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Contribution of chickpea nitrogen fixation to increased wheat production and soil organic fertility in rain-fed cropping

Abstract

Nitrogen balances, i.e. the difference between N2 fixation inputs and N in harvested products (outputs), and rotational benefits of chickpea (Cicer arietinum) on soil organic fertility and wheat (Triticum aestivum) yields were quantified for rain-fed systems in the northern Punjab, Pakistan. The experiments were conducted during 1995–2000 at three sites. The four treatments were continuous wheat (0 N), continuous wheat (+N), chickpea-wheat (0 N) and chickpea-wheat (+N). The +N fertiliser rate was 100 kg N ha-1 applied to the wheat. Grain yields of the wheat with 0 N varied in the range 1.0–3.0 t ha-1, compared with 2.0–3.2 t ha-1 for the N-fertilised wheat. Chickpea grain yields were in the range 0.6–2.0 t ha-1. Chickpea N2 fixation was assessed using the natural 15N abundance method. Percentage of chickpea N derived from N2 fixation (%Ndfa) estimates were 58% (Mandra), 65% (Taxila) and 86% (Islamabad). The overall mean %Ndfa was 78%. Crop N fixed by the chickpea varied between sites (87–186 kg N ha-1) and essentially reflected crop biomass. The overall mean N balance for chickpea (crop N fixed minus N removed in grain and above-ground residues) was +28 kg N ha-1. Wheat grain yields responded to chickpea (19–73% increase for the three sites), to fertiliser N (99–136% increase) and to the combination of chickpea and fertiliser N (106–145% increase). Chickpea in the rotation increased soil organic C by 30% and soil N by 38%, relative to the continuous wheat with 0 N. These experiments indicated that chickpea could have a positive N balance, even when shoot residues were removed, and confirmed the rotational benefits of chickpea for improving soil organic fertility and yield of a following wheat crop.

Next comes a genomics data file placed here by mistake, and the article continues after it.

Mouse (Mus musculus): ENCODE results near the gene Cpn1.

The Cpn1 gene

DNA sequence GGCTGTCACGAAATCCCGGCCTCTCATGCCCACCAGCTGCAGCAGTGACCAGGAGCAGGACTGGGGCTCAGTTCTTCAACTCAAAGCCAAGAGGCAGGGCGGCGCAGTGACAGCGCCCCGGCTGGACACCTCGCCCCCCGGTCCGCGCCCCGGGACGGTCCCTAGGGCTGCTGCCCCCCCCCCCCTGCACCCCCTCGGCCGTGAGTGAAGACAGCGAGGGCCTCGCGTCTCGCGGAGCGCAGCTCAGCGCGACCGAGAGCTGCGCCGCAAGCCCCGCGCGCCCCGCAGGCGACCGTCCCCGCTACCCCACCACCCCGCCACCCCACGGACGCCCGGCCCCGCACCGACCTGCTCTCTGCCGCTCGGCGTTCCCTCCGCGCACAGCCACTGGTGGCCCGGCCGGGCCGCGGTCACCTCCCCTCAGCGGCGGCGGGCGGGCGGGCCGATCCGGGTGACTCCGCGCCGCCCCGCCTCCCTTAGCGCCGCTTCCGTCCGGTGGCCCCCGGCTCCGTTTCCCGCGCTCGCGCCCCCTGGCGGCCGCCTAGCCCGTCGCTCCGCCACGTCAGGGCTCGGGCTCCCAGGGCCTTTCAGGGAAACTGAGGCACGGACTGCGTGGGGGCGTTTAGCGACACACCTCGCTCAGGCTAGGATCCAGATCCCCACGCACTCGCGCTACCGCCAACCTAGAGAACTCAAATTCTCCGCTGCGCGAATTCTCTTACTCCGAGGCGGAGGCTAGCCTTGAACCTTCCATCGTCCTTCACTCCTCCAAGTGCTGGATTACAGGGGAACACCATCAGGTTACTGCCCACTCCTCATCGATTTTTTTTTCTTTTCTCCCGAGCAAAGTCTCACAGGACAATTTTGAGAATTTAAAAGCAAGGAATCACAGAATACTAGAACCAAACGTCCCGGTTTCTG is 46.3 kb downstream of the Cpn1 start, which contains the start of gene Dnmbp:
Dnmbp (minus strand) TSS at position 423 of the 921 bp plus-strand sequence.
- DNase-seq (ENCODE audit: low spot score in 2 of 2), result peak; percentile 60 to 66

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Acknowledgements

Financial support from the Australian Centre for International Agricultural Research (ACIAR) is gratefully acknowledged. Gayle Williams (CSIRO) is acknowledged for her assistance in providing mass spectrometer analysis.

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Correspondence to D. F. Herridge.

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Aslam, M., Mahmood, I.A., Peoples, M.B. et al. Contribution of chickpea nitrogen fixation to increased wheat production and soil organic fertility in rain-fed cropping. Biol Fertil Soils 38, 59–64 (2003). https://doi.org/10.1007/s00374-003-0630-5

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  • DOI: https://doi.org/10.1007/s00374-003-0630-5

Keywords

  • Chickpea
  • Wheat
  • Rotation
  • Nitrogen fixation
  • Soil